What’s the last movie you saw in theaters? “With a hiking buddy, he hardly ever goes to the theater. We went to Edward’s to see “Wild”. He was sick and getting over a cold and was unable to hike for a while, so I said, ‘let’s go see this film, because the scenery is really beautiful, and if we can’t go hiking at least we can go and see the scenery of the John Muir Trail.’ And so we went, and neither of us liked it very much. He was really taken aback, because he knew nothing. He hadn’t read the book and wasn’t expecting the drugs and the violence and the sex scenes. He found it troubling and distasteful. And the scenery wasn’t all that stunning either! So it wasn’t what we were looking for. But something about it . . . I went hiking a week ago, and there was a woman on that hike, an elder middle-aged woman who you wouldn’t expect to be doing a lot of hiking. She had read the book twice and had seen the movie, and she was so inspired by it that she was on a diet and had signed up with a local company to go this summer on a nine-day backpacking trip that includes climbing Mt. Whitney. So this story really inspired some people. It didn’t touch my heart, but it’s inspiring to hear that kind of story and to hear how this was a transformational experience in the life of the writer, and that may segue into some kind of transformational experience for other people. That’s pretty neat.”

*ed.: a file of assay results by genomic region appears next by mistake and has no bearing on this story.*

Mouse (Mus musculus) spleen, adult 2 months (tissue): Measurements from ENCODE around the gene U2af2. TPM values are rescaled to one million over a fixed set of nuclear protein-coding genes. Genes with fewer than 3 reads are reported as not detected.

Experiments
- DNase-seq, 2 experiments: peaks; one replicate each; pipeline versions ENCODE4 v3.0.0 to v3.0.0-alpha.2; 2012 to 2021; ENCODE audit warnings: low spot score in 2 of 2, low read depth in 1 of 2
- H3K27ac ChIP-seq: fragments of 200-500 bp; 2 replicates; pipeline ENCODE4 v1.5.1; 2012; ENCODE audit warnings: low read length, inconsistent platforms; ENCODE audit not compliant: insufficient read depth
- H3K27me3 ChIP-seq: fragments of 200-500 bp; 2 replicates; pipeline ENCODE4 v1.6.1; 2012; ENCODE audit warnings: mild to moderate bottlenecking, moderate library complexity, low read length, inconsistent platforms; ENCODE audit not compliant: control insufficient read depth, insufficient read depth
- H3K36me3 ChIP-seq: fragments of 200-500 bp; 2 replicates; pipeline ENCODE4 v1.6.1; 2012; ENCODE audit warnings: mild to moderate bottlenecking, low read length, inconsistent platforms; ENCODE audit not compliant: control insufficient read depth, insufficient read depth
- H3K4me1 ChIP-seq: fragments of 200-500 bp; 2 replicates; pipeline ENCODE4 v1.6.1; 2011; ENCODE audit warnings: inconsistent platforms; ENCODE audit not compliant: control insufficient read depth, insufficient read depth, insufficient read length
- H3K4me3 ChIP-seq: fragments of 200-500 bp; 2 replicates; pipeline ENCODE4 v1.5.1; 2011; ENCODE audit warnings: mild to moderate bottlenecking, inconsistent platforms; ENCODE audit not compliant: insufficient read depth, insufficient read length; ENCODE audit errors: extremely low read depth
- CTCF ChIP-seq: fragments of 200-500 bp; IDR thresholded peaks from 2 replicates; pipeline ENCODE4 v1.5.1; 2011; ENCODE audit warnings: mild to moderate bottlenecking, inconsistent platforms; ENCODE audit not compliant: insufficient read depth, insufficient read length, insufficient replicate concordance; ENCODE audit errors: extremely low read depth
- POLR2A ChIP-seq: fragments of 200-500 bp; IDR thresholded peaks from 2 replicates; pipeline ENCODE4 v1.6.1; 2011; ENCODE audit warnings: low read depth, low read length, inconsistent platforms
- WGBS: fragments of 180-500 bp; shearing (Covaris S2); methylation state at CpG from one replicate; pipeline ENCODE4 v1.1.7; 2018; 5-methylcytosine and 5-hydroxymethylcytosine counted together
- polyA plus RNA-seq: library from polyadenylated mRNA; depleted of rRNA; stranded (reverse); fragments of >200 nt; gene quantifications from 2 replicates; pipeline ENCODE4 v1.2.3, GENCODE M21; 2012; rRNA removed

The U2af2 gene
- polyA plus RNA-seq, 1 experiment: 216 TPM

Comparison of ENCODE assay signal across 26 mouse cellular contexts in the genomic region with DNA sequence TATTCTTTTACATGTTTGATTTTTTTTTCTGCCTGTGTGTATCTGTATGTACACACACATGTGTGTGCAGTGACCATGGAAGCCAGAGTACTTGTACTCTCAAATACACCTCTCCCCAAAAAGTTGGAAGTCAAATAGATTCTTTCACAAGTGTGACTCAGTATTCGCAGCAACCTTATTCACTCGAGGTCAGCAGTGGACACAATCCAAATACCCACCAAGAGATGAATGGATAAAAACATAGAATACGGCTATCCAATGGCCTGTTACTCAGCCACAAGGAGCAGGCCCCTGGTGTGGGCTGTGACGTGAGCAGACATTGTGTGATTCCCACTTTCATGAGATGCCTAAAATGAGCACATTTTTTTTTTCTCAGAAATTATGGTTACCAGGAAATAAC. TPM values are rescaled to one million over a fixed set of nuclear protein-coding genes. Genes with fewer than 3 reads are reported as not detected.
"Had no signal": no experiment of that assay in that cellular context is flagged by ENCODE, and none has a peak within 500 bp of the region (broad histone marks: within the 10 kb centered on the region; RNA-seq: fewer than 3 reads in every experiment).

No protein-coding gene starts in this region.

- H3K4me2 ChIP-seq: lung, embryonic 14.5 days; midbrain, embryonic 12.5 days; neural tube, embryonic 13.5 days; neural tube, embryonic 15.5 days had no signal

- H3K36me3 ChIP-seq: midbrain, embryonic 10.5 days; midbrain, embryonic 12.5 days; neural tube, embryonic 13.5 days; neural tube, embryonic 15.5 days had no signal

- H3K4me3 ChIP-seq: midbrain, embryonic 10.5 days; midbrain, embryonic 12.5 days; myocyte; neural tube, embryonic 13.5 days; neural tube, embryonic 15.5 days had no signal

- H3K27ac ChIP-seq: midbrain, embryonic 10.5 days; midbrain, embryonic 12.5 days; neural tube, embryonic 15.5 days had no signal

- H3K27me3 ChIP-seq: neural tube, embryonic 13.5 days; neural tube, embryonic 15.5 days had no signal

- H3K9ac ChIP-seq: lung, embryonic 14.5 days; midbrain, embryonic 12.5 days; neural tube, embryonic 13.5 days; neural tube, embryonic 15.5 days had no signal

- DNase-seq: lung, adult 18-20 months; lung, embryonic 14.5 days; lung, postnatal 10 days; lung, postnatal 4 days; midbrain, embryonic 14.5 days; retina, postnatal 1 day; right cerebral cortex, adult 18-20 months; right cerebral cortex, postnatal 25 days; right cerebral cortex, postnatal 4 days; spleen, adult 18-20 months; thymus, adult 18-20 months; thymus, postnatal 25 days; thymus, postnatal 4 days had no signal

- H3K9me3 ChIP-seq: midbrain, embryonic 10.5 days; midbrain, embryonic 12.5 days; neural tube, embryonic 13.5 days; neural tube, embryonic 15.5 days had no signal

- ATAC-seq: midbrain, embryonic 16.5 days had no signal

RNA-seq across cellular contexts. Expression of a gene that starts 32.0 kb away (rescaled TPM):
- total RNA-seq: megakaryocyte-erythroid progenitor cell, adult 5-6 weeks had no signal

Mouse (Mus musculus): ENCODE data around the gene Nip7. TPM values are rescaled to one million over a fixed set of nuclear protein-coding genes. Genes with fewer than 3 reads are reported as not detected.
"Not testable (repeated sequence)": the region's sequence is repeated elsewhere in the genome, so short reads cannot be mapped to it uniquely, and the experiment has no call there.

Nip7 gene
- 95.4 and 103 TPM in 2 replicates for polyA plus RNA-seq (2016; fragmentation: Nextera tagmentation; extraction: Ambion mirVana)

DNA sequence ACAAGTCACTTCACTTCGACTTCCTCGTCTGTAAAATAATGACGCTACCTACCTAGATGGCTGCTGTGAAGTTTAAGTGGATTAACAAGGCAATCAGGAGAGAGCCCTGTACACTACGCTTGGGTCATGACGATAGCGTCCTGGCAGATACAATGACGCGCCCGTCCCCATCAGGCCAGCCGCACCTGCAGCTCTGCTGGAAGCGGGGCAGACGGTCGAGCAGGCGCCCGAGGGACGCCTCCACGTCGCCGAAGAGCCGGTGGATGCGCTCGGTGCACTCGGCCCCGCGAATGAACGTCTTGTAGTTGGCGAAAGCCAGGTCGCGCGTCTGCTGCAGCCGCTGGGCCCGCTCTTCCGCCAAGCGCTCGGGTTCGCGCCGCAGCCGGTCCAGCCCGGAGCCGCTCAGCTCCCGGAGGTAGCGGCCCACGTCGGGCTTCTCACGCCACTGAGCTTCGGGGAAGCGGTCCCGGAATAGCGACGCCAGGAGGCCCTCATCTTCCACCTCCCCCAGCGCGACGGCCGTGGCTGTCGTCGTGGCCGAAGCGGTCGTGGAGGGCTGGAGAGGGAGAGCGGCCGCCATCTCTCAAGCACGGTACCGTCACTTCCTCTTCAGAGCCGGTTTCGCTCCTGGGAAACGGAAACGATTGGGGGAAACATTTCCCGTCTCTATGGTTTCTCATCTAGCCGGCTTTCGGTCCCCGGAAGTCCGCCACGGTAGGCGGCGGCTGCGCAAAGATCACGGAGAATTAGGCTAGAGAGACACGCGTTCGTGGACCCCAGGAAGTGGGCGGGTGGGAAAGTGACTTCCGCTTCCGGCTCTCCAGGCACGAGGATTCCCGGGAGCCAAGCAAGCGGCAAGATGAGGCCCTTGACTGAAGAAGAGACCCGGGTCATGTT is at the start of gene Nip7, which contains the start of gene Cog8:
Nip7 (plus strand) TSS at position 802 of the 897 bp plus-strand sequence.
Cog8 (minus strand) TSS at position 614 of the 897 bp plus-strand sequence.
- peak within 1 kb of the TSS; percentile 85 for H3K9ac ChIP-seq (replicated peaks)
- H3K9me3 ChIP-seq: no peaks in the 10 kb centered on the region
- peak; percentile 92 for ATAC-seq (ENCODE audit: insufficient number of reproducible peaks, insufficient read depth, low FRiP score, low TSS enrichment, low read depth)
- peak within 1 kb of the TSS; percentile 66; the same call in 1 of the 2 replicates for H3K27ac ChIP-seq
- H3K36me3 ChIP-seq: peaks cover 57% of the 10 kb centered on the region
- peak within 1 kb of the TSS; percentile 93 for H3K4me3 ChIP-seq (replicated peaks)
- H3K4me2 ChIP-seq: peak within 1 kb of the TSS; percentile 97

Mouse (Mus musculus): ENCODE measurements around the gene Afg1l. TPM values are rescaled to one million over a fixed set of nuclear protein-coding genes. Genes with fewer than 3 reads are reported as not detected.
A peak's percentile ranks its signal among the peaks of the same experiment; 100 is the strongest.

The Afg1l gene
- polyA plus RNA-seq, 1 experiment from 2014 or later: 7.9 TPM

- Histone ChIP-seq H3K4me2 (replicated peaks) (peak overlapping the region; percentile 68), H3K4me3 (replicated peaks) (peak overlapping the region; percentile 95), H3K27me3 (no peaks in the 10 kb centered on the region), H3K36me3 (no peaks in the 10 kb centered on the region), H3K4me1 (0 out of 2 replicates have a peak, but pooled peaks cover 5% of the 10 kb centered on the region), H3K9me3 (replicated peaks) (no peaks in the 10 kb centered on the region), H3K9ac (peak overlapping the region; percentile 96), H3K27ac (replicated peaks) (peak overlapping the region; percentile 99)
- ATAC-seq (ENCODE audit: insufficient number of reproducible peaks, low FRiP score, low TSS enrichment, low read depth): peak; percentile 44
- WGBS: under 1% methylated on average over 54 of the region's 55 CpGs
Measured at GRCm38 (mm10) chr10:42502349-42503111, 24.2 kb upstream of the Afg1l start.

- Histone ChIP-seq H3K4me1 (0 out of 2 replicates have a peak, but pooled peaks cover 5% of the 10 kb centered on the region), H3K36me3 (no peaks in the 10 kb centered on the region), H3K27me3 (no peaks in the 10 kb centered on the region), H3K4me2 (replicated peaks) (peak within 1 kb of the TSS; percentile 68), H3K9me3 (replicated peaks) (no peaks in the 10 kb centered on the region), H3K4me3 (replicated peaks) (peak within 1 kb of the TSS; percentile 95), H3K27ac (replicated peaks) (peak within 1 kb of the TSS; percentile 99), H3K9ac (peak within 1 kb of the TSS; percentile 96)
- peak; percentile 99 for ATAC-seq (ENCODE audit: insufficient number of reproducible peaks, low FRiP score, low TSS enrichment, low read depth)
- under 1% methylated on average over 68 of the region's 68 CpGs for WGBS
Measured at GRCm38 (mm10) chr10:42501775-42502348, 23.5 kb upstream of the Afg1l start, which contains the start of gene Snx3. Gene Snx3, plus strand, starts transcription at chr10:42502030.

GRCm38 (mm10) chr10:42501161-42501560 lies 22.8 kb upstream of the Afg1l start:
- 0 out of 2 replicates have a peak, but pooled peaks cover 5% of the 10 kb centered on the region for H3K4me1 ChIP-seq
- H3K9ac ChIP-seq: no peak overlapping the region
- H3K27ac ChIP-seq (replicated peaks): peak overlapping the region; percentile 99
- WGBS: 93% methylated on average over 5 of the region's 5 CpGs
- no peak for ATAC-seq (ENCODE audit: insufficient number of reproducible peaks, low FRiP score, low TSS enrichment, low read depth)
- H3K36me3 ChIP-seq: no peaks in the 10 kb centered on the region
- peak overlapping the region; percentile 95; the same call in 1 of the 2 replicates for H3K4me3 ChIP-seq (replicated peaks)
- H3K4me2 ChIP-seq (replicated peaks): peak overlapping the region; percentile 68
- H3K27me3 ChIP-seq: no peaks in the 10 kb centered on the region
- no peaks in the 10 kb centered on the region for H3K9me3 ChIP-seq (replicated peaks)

What’s one of your favorite movies of all time? “I don’t usually buy DVDs, but I have one that I bought years ago, called “The Mission.” This is the film with Jeremy Irons and Robert DeNiro, this is DeNiro when he was young and hunky, and he had long hair and a beard. Oh my gosh! It takes place in South America in an historical setting in 1767, around the time the Jesuits are getting expelled from the new world because Spain deems that they have too much power in the new world. It has to do with the missions that are there, the division of the territory into Spanish colonies versus Portuguese colonies, and how that decision will affect the Native Americans in the missions there-whether they will be enslaved or not. It’s a fictionalized story but it’s based on historical fact, based on the history of that area. The music is by Ennio Morricone, an Italian composer, and it’s beautiful music. It’s a very dramatic story, beautiful scenery, and a very sad ending, but a very beautiful film.”
Filmworks thanks all of our March 2015 volunteers: Rita Bell, Leslie Bjerke, Lorna Bonyhadi, Richard Flores, Megan Ginise (intern), Karen Hammer, Neal Howard, Sarah Nixon, Carolyn Nolan, Andrew Ranta, Susan Rogers, Brijesh Sharma, Joan Sharma, Lorraine Tomerlin, and Jon Veinberg.